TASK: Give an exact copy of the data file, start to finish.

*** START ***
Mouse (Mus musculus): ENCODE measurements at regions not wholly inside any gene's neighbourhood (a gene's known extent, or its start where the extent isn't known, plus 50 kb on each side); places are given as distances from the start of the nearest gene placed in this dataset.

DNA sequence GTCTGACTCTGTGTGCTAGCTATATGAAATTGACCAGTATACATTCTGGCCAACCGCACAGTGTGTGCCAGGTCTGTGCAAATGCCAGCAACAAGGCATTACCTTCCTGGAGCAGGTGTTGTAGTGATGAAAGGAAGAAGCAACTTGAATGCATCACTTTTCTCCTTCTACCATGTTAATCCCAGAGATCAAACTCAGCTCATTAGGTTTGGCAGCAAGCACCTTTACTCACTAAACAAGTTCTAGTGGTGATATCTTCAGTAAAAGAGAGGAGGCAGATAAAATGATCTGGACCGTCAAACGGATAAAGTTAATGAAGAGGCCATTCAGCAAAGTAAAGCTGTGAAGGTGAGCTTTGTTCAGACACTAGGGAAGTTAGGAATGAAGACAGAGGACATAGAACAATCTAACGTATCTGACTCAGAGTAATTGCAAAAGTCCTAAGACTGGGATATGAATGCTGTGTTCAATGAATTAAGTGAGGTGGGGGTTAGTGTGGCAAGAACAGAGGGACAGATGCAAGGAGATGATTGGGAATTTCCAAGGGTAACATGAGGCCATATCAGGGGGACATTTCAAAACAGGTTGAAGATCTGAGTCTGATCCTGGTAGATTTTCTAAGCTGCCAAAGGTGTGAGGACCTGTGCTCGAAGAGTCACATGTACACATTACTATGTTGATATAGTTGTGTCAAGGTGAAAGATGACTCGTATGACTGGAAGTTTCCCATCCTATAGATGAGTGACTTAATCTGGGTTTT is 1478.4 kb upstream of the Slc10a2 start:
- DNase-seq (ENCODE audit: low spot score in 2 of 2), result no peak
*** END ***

Mouse (Mus musculus): ENCODE measurements at regions not wholly inside any gene's neighbourhood (a gene's known extent, or its start where the extent isn't known, plus 50 kb on each side); places are given as distances from the start of the nearest gene placed in this dataset.

DNA sequence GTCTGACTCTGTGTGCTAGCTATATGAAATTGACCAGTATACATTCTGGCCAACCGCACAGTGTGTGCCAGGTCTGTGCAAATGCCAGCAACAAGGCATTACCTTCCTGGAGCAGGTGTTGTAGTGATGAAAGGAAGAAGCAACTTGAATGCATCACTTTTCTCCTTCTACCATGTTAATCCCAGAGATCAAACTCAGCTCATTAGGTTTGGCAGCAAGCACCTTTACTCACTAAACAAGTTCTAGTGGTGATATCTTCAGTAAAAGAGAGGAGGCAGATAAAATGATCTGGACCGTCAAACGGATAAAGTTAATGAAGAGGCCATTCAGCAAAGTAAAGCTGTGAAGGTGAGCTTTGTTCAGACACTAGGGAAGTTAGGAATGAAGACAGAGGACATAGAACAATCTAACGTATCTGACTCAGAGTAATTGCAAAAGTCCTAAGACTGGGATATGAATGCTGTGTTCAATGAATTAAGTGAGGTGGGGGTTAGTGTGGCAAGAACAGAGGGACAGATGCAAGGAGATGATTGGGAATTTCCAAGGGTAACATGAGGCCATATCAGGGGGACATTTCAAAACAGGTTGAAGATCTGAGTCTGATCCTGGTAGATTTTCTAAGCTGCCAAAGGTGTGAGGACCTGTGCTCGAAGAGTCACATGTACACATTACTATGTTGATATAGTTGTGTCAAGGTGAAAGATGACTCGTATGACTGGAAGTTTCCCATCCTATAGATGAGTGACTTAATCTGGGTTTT is 1478.4 kb upstream of the Slc10a2 start:
- DNase-seq (ENCODE audit: low spot score in 2 of 2), result no peak